Let me start by paraphrasing the eminently wise Sam Axe (Bruce Campbell) from “Burn Notice”: “You know bloggers. Bunch of bitchy little girls.”
Axe was talking about spies, but the sentiment applies equally well to the blogosphere. Today’s example: the hair-pulling, face-clawing cat fight between TechCrunch and Weblogs Inc. founder Jason Calacanis over whether he really deleted his Facebook account.
You can read all about it here, but I’ll save you the trouble by summarizing.
Calacanis made a big show of saying he was quitting Facebook over its privacy policies last month. TechCrunch decided to check up on Calacanis to find out if he really did it. They discovered his FB account was still active. They called him on it. Calacanis responded by claiming some third-party site must have reactivated his account without his realizing it. TechCrunch contacted Facebook to get their side of the story. Amazingly, they actually got a response. Here’s what Facebook spokespoodle Elliot Schrage had to say:
“Just to repeat — the only way someone would be able to log back in to Facebook or another website with their Facebook information is if they had cancelled their deletion request before the 14 day window expired. This would NOT happen if some third party site automatically pings your profile.”
I’ve written in the past about how Schrage doesn’t seem to know how Facebook really works, so I decided to see if he was also being clueless/deliberately misleading this time.
Using one of the pseudo Facebook accounts I keep for situations just like this, I logged onto the Disqus comment software on eSarcasm using Facebook Connect. A few clicks later and I was connected. Up popped my comment, along with my bogus Facebook avatar, on the eSarcasm page.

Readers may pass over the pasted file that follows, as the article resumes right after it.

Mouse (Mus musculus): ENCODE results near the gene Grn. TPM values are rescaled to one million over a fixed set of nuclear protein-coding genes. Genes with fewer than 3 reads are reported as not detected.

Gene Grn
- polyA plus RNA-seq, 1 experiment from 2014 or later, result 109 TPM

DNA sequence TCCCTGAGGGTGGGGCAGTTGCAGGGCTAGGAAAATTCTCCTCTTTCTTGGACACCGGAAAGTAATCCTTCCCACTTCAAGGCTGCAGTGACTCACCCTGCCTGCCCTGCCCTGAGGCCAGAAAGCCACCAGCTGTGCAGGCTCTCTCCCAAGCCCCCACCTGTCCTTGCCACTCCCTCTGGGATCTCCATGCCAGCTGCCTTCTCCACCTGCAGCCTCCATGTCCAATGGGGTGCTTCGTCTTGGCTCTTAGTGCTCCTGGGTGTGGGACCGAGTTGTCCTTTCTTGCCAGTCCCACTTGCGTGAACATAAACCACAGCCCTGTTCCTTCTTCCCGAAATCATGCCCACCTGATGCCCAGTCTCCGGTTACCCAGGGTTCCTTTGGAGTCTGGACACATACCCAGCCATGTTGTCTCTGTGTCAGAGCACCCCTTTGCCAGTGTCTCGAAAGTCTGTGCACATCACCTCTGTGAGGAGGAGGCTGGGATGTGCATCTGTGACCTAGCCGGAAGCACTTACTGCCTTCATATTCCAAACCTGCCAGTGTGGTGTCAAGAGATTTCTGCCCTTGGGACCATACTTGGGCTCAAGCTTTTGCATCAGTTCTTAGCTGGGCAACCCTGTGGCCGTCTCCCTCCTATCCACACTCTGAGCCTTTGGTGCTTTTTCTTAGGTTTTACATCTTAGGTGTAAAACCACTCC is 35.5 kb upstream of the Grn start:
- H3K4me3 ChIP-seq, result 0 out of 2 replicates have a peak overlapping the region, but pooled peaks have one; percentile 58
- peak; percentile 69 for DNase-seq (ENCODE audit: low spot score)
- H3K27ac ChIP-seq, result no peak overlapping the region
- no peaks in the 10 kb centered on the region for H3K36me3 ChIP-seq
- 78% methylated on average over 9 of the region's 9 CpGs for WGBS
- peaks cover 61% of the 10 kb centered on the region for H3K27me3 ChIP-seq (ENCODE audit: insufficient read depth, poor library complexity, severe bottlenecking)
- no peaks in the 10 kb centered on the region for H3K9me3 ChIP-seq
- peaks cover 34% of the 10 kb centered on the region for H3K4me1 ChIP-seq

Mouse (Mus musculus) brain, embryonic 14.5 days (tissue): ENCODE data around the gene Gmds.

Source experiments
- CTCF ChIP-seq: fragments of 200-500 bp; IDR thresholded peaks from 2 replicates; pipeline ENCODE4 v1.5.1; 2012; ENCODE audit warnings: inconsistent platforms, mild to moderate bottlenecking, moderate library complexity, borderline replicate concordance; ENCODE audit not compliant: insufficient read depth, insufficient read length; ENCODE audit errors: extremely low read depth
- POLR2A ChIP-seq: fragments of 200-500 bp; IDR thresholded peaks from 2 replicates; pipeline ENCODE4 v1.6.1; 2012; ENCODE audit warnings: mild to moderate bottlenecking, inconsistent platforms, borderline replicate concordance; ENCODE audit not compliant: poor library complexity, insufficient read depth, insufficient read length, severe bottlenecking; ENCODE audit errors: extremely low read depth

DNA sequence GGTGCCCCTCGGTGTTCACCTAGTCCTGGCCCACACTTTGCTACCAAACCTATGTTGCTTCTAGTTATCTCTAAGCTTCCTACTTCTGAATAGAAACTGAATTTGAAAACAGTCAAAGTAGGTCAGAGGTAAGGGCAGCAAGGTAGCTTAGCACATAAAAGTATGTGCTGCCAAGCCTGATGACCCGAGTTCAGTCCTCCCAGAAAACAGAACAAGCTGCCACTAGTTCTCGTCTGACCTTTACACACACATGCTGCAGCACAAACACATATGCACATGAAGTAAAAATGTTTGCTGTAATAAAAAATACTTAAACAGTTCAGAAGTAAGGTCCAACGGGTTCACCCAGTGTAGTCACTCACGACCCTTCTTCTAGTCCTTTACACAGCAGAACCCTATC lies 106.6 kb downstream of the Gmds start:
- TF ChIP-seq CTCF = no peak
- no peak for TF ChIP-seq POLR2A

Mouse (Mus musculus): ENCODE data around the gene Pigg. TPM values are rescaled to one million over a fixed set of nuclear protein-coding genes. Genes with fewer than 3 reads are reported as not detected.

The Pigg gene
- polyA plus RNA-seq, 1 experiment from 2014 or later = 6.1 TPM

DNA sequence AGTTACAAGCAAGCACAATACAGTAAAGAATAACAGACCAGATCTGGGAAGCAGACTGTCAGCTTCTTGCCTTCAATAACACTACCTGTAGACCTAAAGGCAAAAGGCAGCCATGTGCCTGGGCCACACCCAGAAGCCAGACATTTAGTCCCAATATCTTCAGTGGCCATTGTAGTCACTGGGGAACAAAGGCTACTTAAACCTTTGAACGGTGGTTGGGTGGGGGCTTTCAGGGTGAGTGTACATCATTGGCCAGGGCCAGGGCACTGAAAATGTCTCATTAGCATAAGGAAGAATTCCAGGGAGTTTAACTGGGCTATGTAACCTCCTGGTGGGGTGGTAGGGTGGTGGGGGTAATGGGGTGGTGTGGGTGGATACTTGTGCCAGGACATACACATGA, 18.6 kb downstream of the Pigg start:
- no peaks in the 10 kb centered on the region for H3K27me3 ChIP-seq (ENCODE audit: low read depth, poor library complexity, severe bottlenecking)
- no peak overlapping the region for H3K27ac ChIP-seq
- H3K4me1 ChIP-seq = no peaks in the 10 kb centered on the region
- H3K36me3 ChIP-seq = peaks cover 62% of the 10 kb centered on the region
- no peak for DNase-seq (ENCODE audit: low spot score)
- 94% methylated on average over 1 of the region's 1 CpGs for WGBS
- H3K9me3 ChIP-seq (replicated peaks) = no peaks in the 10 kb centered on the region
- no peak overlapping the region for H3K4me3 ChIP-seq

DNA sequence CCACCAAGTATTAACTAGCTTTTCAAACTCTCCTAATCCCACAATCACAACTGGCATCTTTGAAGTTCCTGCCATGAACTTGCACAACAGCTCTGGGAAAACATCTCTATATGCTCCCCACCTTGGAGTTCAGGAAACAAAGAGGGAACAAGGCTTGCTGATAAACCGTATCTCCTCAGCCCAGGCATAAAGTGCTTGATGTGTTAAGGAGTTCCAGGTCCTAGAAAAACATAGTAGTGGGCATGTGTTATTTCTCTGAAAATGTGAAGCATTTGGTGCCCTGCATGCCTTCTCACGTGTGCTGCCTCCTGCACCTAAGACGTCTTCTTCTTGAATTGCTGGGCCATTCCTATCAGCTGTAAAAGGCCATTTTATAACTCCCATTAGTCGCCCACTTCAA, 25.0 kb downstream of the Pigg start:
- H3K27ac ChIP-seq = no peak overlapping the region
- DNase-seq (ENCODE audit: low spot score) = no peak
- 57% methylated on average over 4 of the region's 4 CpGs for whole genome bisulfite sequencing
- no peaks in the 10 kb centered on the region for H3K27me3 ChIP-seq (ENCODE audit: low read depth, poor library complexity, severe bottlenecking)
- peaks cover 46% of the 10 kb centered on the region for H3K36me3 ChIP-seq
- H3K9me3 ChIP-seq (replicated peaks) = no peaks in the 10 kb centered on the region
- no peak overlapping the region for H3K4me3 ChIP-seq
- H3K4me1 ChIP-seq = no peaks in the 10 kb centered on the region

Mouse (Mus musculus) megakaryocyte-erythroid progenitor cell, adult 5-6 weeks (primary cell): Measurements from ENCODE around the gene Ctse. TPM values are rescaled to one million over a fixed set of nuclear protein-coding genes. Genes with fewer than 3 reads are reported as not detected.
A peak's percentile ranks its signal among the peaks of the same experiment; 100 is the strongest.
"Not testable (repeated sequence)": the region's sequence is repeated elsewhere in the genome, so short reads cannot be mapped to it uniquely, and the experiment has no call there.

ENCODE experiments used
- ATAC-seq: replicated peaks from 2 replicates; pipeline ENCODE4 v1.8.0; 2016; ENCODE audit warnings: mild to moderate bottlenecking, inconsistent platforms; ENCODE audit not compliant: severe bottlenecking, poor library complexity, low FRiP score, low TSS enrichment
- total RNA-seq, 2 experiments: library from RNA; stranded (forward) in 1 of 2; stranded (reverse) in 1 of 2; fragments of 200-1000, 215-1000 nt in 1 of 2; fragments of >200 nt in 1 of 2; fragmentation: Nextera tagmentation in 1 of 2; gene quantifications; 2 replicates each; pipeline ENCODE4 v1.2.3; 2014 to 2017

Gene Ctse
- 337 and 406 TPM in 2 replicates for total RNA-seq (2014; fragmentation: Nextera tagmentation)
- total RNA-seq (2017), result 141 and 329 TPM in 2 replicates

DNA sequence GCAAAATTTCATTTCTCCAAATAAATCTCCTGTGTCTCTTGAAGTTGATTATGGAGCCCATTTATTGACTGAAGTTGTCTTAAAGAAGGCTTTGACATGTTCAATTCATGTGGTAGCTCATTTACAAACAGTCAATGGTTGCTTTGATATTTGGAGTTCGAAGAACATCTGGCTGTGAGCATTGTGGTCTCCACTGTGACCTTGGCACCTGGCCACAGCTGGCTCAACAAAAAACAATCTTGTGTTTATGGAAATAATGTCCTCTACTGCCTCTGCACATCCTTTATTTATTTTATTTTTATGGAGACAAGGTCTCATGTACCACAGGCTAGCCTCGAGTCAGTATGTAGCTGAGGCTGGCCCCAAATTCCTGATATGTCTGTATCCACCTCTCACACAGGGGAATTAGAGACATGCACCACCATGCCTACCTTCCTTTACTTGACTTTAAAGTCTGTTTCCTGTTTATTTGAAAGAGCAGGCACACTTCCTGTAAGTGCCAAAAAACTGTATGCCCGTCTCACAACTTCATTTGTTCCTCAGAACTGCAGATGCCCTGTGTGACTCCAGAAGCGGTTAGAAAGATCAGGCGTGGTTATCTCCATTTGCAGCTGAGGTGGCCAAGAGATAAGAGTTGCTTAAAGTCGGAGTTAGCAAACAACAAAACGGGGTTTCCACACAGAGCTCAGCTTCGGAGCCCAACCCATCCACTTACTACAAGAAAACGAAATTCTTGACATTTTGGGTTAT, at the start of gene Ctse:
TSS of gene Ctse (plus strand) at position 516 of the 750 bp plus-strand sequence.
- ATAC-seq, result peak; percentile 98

I then deleted my fake Facebook account. I went back to eSarcasm and logged out of Disqus. I added a new comment to another post and used the Facebook Connection option to log back into Disqus using my “deleted” account. Voila, my Facebook account was restored.
Now, I’d have to be a complete idiot to not realize that my Facebook account had been restored. But at no point was I warned that I was reactivating an account I had deleted. It’s not quite the same as a third-party site reactivating that account by pinging it, but it’s close.
Just to be sure, I repeated these steps with Facebook Connect on Huffington Post’s comment system. This time, I did receive a screen asking me if I still wanted to deactivate my account (though I have to say, it’s pretty obtuse – hitting “cancel request” ends up reactivating your account, not canceling your current action.)
Conclusion: How Facebook deals with third-party software reactivating accounts is inconsistent at best. But how Facebook handles account deletions is still really really crappy.
So it’s clearly possible that Calacanis was telling the truth, not that I really give a damn about him or TechCrunch or their bitchy little squabble. But it’s clear that Facebook still doesn’t understand how Facebook really works. Isn’t it about time they learned?